HISTORY OF THE CZECH REPUBLIC
The Distant Past
Looking back more than 1000 years, the foundations of the Prague Castle were laid here above the river and the city started to grow. Some of the ruling dynasty (Premyslid) embraced Christianity brought by Cyril and Methodius, the "apostles of the Slavs" and the alphabet that they created has become what we call Cyrillic script. They translated the first of the Bible into the languages of the Slavs.
By the 14th century, Prague had grown into one of the most prosperous cities in Europe and was the cultural capital of Central Europe. Charles IV, remembered as the most beloved of Czech king's, was ruler, Charles University (the 3rd oldest in Europe and the 1st in Central Europe) was established, and in 1355, Charles IV was elected Holy Roman Emperor. Prague was the capital of the Holy Roman Empire.
In the 15th century, a Bohemian priest named Jan Huss, inspired by the writings of John Wycliffe in England, played a pivotal role in the reformation movement in Europe. This time in Europe and within the church was one of noted corruption and political/religious alignment. Huss played a significant role in what became the beginnings of the protestant reformation. Hus stood up for the availability of the Bible in the common language of the people, stood against corruption in the church and he stood against the theology of indulgences, the idea that one could replace the punishment of sins through payment to the church. Hus was burned at the stake in 1415 as a heratic.
Hus remains important to Czechs to this day and they celebrate him on 6 July, the anniversary of his martyrdom. The Hussite wars swept the country from 1419 to 1437 as a result of the conflicts between the Hussites (some of the followers of Huss) and the Roman Catholic Church. They pulled the region and its people back and forth between a Catholic and Reformed view, with both sides persecuting and expelling the other from the lands.
The Habsburg dynasty began in 1526 and the seat of power moved to Vienna. In 1583, Rudolf II, Holy Roman Emperor moved the court back to Prague, the center of science and alchemy of the day. Many scientists came to Prague including Tycho de Brahe and Johannes Kepler.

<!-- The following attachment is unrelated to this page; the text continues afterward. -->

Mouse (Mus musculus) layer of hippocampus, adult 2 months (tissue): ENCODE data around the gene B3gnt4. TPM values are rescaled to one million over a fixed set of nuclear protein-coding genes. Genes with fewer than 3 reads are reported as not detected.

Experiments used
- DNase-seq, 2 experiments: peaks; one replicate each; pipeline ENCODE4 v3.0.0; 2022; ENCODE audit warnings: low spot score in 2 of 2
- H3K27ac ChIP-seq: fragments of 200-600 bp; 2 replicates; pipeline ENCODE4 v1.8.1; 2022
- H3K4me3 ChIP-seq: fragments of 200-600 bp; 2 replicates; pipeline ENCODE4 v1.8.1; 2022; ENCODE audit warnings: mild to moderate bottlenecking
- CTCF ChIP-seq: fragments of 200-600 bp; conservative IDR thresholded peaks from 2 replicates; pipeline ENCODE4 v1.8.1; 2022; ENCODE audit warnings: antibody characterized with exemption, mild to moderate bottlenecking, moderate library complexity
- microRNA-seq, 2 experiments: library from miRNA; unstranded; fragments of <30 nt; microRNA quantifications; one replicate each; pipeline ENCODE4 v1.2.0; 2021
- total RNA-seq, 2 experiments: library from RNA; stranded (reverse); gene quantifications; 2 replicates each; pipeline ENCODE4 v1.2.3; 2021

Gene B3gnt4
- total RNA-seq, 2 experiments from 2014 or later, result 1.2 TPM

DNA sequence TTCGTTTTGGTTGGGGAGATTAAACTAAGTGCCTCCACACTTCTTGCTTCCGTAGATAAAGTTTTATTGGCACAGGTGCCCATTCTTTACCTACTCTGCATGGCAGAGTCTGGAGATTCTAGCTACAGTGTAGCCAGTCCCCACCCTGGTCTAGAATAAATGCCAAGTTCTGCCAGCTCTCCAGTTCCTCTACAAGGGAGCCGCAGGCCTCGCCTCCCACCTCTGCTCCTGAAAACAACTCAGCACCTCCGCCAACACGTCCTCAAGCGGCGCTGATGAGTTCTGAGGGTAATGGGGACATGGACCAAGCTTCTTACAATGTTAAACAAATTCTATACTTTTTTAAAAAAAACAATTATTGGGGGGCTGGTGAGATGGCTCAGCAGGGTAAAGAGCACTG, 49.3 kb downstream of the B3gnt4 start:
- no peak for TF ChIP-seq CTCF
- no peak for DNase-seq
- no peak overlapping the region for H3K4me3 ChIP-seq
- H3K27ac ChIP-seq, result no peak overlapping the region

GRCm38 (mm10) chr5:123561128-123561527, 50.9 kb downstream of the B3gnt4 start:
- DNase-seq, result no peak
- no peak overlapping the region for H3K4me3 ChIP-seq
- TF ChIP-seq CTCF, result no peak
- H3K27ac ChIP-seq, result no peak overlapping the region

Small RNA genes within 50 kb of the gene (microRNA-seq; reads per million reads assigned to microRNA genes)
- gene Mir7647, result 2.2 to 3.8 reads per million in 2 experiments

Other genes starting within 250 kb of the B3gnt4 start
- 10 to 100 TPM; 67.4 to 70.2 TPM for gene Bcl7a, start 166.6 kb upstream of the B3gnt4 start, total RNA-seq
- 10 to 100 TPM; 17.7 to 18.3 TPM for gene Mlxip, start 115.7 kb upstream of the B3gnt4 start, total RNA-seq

In the 17th century, religious war once again dominated the region and the Battle of the White Mountain in 1620 begins the 30 Years War, pushing Czech back into a time of darkness. At the end of the 18th century, Joseph II granted political and religious rights to religious minorities.
In 1918, the Austro-Hungarian empire fell and Prague became the capital of independent Czechoslovakia.
Prague and the rest of the country were occupied by Nazi Germany through WWII from 1939-1945.
In Feb 25, 1948, several years after the end of WWII, the Communist Party seized power in a coup d'etat.
In 1968, "Prague Spring" was the work of the Communist Party, attempting to give socialism a human face. 5 Warsaw Pact members invaded Czechoslovakia on August 21, 1968 and crushed the movement.
The Velvet Revolution started in November 1989, bringing an end to Communism and Czechoslovakia became a democratic country.
On January 1, 1993 in the Velvet Divorce, Czechoslovakia split peacefully into 2 nations, Czech Republic and Slovakia.
Czech Republic joins NATO in 1999 and is accepted as a member of the European Union in 2004.
This is a sense of the complicated past of this region. There is much religious and political baggage that is carried within the cultural background of the average Czech's daily life. They may not be thinking on these things, but it has certainly been the back story that brings us to today.
Czech's feel that their history is important and as you enter into the cities of this nation and talk with its people, you can't help but feel that there is layer upon layer to peel back from the onion.